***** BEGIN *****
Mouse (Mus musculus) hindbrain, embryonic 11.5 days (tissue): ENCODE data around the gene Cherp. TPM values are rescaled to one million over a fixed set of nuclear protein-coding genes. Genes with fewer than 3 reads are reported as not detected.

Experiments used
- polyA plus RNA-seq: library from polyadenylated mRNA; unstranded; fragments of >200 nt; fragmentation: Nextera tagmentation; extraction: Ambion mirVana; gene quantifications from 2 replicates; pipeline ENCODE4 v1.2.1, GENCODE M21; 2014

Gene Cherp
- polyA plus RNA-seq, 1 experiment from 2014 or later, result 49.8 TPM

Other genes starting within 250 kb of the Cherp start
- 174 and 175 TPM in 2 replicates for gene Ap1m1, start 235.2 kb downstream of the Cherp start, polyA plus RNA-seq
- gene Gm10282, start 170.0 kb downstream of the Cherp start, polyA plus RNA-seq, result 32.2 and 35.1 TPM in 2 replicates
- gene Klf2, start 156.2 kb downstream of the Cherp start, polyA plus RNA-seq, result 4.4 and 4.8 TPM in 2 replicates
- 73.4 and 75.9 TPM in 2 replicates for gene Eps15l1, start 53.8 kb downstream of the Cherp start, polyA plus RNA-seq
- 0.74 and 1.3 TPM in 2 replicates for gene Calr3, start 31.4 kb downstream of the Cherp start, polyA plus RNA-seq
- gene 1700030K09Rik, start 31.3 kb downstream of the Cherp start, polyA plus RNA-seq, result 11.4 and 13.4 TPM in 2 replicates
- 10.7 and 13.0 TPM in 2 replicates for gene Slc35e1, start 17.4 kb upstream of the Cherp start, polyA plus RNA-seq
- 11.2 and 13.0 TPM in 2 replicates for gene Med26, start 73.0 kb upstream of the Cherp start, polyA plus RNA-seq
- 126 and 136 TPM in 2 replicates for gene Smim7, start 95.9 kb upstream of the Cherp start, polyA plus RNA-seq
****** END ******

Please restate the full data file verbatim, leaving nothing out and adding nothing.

Mouse (Mus musculus) hindbrain, embryonic 11.5 days (tissue): ENCODE data around the gene Cherp. TPM values are rescaled to one million over a fixed set of nuclear protein-coding genes. Genes with fewer than 3 reads are reported as not detected.

Experiments used
- polyA plus RNA-seq: library from polyadenylated mRNA; unstranded; fragments of >200 nt; fragmentation: Nextera tagmentation; extraction: Ambion mirVana; gene quantifications from 2 replicates; pipeline ENCODE4 v1.2.1, GENCODE M21; 2014

Gene Cherp
- polyA plus RNA-seq, 1 experiment from 2014 or later, result 49.8 TPM

Other genes starting within 250 kb of the Cherp start
- 174 and 175 TPM in 2 replicates for gene Ap1m1, start 235.2 kb downstream of the Cherp start, polyA plus RNA-seq
- gene Gm10282, start 170.0 kb downstream of the Cherp start, polyA plus RNA-seq, result 32.2 and 35.1 TPM in 2 replicates
- gene Klf2, start 156.2 kb downstream of the Cherp start, polyA plus RNA-seq, result 4.4 and 4.8 TPM in 2 replicates
- 73.4 and 75.9 TPM in 2 replicates for gene Eps15l1, start 53.8 kb downstream of the Cherp start, polyA plus RNA-seq
- 0.74 and 1.3 TPM in 2 replicates for gene Calr3, start 31.4 kb downstream of the Cherp start, polyA plus RNA-seq
- gene 1700030K09Rik, start 31.3 kb downstream of the Cherp start, polyA plus RNA-seq, result 11.4 and 13.4 TPM in 2 replicates
- 10.7 and 13.0 TPM in 2 replicates for gene Slc35e1, start 17.4 kb upstream of the Cherp start, polyA plus RNA-seq
- 11.2 and 13.0 TPM in 2 replicates for gene Med26, start 73.0 kb upstream of the Cherp start, polyA plus RNA-seq
- 126 and 136 TPM in 2 replicates for gene Smim7, start 95.9 kb upstream of the Cherp start, polyA plus RNA-seq